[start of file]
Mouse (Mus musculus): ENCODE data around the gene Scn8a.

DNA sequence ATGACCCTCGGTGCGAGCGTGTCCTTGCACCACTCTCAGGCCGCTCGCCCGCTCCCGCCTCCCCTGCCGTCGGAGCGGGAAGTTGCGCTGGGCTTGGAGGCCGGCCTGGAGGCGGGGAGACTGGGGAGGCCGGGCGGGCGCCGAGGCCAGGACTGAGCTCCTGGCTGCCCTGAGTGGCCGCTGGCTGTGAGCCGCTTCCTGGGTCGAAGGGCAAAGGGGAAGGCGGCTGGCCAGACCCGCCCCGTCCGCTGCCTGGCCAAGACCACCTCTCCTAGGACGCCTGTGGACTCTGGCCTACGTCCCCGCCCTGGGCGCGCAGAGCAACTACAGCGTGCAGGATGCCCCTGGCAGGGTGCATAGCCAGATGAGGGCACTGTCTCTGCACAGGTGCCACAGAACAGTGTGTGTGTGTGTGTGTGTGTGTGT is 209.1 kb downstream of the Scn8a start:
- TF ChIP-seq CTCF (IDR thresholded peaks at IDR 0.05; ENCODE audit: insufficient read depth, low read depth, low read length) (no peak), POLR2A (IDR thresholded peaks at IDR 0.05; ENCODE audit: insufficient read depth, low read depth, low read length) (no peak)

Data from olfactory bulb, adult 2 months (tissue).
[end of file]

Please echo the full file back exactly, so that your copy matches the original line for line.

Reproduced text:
Mouse (Mus musculus): ENCODE data around the gene Scn8a.

DNA sequence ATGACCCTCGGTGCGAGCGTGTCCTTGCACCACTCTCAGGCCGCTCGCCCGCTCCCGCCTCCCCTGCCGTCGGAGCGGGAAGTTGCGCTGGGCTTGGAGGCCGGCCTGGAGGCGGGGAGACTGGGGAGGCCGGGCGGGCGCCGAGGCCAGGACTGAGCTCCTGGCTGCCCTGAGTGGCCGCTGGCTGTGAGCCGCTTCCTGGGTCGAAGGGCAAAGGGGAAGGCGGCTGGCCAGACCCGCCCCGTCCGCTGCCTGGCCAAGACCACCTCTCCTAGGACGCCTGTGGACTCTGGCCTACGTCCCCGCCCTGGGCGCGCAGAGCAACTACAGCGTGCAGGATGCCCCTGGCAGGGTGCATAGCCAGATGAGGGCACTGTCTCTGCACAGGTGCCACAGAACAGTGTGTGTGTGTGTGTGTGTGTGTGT is 209.1 kb downstream of the Scn8a start:
- TF ChIP-seq CTCF (IDR thresholded peaks at IDR 0.05; ENCODE audit: insufficient read depth, low read depth, low read length) (no peak), POLR2A (IDR thresholded peaks at IDR 0.05; ENCODE audit: insufficient read depth, low read depth, low read length) (no peak)

Data from olfactory bulb, adult 2 months (tissue).